MUST READ – Dancing with Michael Jackson by Toni Bowers
Baltimore and its discontents- –
An amazing review/article has just been written by LA Review of Books – Bower’s look at the current racial inequities being highlighted in America’s legal system and how it relates to the way Michael Jackson was treated. It is very much worth a read and SHARE — the more the world is awakened to the injustices meted out on Michael Jackson the more they might realize why it happened and what was the reasonings behind it.
“I asked a 20-something friend what he thought of Michael Jackson’s music: do kids still dance to it? My friend’s response was instructive. “Great music,” he said, “but when someone got up to what he did with little children, he’s better forgotten.” I was stunned. Is it possible? After one of the most expensive and intensive trials in American history resulted in “not guilty” on all counts, after repeated demonstrations that Michael Jackson engaged in no wrongdoing but was targeted by extortionists, and in the face of the now huge amount of consistent testimony to the honorable, damaged human being Jackson actually was, can it be that the media bottom-feeders who saw his lynching as a profit opportunity continue, to this day, to define Jackson and limit the power of his work? Apparently so. The slow-motion crucifixion of Jackson’s reputation that took place more than a decade ago still goes on. . . .
The same nation of viewers who were willing to sit by and let the nightmare engulf Jackson now watches even more harrowing experiences overtake dozens of others. Some observers are using the irresponsibly selective footage from Baltimore that the national media have presented as fodder for reinforcing their prejudices. (Who would guess, watching TV, that destruction has been less common than orderly demonstrations and gestures of solidarity?) Jackson’s experiences and those of the many, many people of color who have recently run afoul of the police and died for it are not the same. But they are, in certain ways, related. They are disgraceful in similar ways, and for similar reasons. They expose similar pathologies that are eating away at us, and make us see more than we want to see about ourselves.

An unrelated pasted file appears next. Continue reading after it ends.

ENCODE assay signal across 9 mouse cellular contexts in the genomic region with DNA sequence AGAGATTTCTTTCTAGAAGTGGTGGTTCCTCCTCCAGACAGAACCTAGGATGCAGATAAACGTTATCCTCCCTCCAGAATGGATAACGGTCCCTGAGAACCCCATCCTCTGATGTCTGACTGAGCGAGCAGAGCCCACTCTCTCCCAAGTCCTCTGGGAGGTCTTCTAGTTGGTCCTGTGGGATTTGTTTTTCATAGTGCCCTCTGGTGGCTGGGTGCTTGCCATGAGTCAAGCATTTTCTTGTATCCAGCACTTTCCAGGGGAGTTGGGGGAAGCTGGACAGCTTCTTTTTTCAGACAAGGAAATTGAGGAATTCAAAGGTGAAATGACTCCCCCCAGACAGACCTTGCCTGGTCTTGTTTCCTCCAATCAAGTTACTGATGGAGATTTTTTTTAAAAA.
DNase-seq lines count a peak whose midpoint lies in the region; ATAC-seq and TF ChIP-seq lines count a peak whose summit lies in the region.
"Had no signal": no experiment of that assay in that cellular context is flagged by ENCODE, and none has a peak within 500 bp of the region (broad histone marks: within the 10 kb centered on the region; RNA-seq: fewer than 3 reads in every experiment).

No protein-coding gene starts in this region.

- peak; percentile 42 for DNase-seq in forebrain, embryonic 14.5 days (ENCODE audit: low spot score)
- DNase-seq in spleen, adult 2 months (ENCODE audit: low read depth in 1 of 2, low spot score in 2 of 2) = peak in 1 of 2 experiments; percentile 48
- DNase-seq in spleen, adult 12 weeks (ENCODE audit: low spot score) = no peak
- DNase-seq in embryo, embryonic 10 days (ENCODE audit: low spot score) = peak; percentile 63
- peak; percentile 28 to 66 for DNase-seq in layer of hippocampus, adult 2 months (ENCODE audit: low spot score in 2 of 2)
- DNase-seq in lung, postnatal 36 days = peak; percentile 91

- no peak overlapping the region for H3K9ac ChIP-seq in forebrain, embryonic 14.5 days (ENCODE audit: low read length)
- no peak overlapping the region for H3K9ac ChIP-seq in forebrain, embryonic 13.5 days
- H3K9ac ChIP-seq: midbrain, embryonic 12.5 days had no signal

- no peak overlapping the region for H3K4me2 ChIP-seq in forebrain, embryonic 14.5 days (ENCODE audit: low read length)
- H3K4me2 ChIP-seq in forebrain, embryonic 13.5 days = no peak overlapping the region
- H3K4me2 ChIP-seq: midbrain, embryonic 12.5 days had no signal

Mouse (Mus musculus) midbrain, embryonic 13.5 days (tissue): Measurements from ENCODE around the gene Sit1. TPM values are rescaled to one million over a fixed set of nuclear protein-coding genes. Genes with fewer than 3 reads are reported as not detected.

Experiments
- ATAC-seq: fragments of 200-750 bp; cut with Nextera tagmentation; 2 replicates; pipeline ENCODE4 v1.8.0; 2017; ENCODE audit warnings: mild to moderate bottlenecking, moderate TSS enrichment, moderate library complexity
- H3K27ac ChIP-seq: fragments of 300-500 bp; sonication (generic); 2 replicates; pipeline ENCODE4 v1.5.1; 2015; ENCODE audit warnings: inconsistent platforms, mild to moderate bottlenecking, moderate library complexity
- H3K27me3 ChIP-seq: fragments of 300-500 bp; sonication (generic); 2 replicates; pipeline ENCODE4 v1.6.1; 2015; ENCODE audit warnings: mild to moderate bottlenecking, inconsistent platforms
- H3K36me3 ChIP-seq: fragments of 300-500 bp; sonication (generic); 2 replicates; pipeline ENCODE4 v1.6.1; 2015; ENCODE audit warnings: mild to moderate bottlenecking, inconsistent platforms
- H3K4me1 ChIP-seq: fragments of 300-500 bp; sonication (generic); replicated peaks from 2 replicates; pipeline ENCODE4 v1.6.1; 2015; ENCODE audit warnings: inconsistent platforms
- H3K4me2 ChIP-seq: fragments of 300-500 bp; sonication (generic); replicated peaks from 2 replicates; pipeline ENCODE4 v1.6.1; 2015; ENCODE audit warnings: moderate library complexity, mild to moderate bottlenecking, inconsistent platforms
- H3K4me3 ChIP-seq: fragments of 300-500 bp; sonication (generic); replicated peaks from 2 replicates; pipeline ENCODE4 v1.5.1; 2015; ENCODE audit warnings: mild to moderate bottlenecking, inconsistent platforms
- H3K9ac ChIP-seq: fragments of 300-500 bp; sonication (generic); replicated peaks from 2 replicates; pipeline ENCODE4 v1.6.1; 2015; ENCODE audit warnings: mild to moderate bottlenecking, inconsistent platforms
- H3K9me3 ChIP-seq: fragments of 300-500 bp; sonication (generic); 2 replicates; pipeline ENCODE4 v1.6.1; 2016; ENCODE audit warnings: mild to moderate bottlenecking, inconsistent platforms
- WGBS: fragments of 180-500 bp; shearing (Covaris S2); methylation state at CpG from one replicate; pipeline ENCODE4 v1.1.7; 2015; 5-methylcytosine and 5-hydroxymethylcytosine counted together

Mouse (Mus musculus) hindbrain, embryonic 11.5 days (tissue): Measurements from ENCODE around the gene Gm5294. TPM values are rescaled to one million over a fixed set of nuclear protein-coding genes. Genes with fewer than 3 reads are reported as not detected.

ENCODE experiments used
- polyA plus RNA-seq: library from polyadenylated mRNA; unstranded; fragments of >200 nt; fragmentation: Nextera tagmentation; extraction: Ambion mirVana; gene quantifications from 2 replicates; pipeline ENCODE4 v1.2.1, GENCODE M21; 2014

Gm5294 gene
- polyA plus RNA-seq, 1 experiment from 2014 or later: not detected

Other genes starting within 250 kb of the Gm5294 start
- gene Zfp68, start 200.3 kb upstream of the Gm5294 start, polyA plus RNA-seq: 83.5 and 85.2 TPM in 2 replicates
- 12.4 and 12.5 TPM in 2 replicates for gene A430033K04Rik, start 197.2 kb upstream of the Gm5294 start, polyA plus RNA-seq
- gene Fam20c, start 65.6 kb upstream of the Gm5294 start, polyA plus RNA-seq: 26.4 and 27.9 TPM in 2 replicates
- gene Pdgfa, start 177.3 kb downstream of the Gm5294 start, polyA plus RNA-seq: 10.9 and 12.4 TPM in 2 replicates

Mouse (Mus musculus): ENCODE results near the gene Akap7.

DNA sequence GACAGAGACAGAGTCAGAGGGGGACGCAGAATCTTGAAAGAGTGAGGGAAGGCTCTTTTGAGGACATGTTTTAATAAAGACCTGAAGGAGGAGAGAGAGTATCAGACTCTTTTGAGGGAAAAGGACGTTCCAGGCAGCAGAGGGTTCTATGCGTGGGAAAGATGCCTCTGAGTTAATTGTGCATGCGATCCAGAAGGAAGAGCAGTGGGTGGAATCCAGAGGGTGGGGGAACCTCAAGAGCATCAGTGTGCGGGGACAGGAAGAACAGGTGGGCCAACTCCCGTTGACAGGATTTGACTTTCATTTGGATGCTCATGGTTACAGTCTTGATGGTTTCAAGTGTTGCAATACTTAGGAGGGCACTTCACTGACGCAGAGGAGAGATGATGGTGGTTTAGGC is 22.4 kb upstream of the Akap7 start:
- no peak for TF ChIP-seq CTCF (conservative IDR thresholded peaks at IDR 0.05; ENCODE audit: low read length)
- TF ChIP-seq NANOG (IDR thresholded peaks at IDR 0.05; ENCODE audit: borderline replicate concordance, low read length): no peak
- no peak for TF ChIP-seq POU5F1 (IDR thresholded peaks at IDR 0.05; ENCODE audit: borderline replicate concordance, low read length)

Here is one thing that Michael Jackson’s experience makes clear: the acts of injustice that we are witnessing now are founded on, in a way authorized by, an appalling, long-standing fact of life in the US: that when it comes to respect, civil rights, and justice, it does matter if you’re black or white. Jackson was the most visible American of color in recent years who found that he had only to be accused to be treated savagely. But the discovery was by no means unique to him. (What was unique was how directly responsible the media were for what Jackson suffered; few actual criminals have to endure the ignominy he did in front of a global audience.) In Jackson’s case as in every one of the sickening cases we have heard about in the past couple of years, an American of color was denied one of the most precious rights all Americans supposedly enjoy: the presumption of innocence. Each of the cases is different, but in that important way, each is alike, too.”
READ and SHARE Full article here – “Dancing with Michael Jackson by Toni Bowers: Balitmore and it’s discontents